Wulfe, your writing is wonderfully engaging. The story of Chapman's death was touching.
Maeran, loved the detailed account of Stanley getting to know the DH2.
Fullofit, bon retour to Gaston. It's good to have him back in action.
HarryH, I'm not sure I'd want to be in Strunze's shoes at the moment. I suspect some horrible accident is about to occur.
Hasse, glad you appreciate the cruel Glasgow sense of humour (Like the story about the fellow in Glasgow who hits the car ahead of him at a stop light. The driver of the car in front, a dwarf, gets out and looks at the crumpled back of his car. He points at it, and tells the fellow who hit him "Look at whit's ye've done, ye bluidy fool. Ah'm no happy." To which the other driver responds, "Aye? Then which one are ye then?"

An Airman’s Odyssey – by Lt James Arthur Collins, MC

Part Forty-Seven: In which I contemplate the sad arithmetic of war

It shook me to realise I was alone in the world. My father was long dead, and now my mother had rejected the letter I’d written trying to re-establish our relationship. She was still offended because I had not welcomed her “string-pulling” to bring me home from France like an errant schoolboy, and she had even sent back the framed portrait I had done for her. I placed the photograph in a drawer in my room at the Poidevin house, a room I now shared with a new pilot named Moore.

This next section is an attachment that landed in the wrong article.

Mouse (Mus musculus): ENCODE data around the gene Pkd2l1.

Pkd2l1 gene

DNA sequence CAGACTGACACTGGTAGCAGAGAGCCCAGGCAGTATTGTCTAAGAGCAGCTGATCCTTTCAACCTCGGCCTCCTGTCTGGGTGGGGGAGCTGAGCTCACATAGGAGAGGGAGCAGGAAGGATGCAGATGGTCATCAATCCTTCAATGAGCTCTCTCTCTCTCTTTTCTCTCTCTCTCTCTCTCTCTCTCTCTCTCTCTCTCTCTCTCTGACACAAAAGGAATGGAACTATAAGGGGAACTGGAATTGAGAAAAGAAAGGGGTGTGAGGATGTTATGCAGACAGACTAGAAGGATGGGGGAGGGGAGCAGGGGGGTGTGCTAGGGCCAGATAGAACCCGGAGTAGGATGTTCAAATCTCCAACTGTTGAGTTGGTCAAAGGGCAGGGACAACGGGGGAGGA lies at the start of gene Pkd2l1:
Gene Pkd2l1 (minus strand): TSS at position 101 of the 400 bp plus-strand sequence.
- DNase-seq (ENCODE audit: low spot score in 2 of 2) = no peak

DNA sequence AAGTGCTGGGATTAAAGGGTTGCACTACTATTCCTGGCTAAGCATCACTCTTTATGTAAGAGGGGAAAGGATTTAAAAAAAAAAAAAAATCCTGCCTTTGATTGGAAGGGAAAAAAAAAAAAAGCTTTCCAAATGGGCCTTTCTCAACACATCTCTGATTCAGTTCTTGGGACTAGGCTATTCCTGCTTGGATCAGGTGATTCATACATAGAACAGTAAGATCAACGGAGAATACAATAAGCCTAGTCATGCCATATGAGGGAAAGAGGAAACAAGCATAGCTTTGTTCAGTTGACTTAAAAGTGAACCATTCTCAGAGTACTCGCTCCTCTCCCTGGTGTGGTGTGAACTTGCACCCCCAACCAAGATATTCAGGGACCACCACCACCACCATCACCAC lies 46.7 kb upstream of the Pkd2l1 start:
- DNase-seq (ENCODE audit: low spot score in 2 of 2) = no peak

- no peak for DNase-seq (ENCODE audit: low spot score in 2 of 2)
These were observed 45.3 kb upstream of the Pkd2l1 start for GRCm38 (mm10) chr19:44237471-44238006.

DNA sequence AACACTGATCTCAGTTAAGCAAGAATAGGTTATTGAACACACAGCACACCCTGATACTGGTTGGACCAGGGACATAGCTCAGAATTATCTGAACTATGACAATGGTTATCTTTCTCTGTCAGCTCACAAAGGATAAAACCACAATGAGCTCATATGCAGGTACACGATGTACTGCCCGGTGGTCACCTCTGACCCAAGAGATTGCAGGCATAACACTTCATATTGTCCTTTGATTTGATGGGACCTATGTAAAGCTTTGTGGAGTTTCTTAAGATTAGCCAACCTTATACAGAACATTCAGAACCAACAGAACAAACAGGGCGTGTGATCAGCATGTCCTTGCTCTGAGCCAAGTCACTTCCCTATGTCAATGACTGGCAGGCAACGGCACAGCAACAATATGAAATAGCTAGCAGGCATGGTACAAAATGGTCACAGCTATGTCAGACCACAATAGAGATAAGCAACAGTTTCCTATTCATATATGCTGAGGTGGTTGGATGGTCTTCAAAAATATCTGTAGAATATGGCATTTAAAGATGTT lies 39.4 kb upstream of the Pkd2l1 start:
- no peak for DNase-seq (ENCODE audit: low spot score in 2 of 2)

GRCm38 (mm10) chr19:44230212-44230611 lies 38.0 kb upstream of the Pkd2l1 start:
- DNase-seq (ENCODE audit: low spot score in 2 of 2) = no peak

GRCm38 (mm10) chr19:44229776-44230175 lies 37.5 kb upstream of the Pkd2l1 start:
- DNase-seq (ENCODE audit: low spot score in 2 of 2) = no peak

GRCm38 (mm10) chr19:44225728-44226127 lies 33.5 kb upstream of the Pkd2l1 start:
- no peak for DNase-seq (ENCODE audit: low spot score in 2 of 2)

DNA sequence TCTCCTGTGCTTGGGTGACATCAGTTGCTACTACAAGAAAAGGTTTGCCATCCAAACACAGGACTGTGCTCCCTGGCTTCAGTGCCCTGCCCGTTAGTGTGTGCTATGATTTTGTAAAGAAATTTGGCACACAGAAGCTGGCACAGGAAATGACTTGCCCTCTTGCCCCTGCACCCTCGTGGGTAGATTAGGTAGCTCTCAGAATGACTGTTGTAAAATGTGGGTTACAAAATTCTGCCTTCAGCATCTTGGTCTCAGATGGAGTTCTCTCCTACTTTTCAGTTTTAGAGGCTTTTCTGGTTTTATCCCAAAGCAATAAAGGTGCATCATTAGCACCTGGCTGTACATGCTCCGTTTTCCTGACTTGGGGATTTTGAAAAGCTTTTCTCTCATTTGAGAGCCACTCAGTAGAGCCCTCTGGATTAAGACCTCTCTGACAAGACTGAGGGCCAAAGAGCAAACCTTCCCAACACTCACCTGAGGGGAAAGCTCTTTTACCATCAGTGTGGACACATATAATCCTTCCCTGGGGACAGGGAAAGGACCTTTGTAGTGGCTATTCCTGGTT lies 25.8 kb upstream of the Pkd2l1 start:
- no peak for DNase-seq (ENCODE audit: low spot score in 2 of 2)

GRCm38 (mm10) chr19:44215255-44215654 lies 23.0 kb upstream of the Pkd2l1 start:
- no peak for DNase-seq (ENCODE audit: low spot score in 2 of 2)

The squadron was my real home now. I regretted not really getting to know as many of the fellows here as well as I should have. Swany, Jericho, and I had been a bit of a team to ourselves, and of course there was Sergeant Wilson. But I’d made few true friends outside that little group.

Moore had recently arrived. The Major was appalled by the paltry number of hours he’d logged so he’d been ordered to spend his first two weeks walloping about the countryside learning his way about. He chatted endlessly about Romans. A public schoolboy, he was enamoured with the classics and was determined to share every speck of his knowledge, generally when I was trying to get some sleep. Perhaps I could engage him on another topic.

Lewis was part of our household now. He was a decent fellow, a schoolboy until mere months ago. Of course he wasn’t that much younger than I. It was just that I’d chucked it in with school a bit early in order to learn about my father’s business and thus I felt so much more mature than he. Lewis was affable but a bit reserved with colonials like me. He engaged himself with keeping a private journal of his war.

Chickering lived in the room next to ours, roommate to Lewis. He was an observer and a good-humoured type. I resolved to get to know him. He was, however, dedicated to playing dance music on his gramophone, all day every day. I wished that we had a unified squadron mess. Being split into three separate messes prevented us from forming more friendships.

Whistler lived upstairs, sleeping on a cot in an attic room that was insufferably hot, a condition he shared with a new observer named Mazzini. They referred to their "bedroom" as the Black Hole of Calcutta. Harry Whistler had taken Sergeant Bayetto’s place in the flight. Bayetto was a splendid fellow, another man I wished I’d got to know better. His well-deserved commission had come through and he was quickly packed off to England to become a temporary gentleman.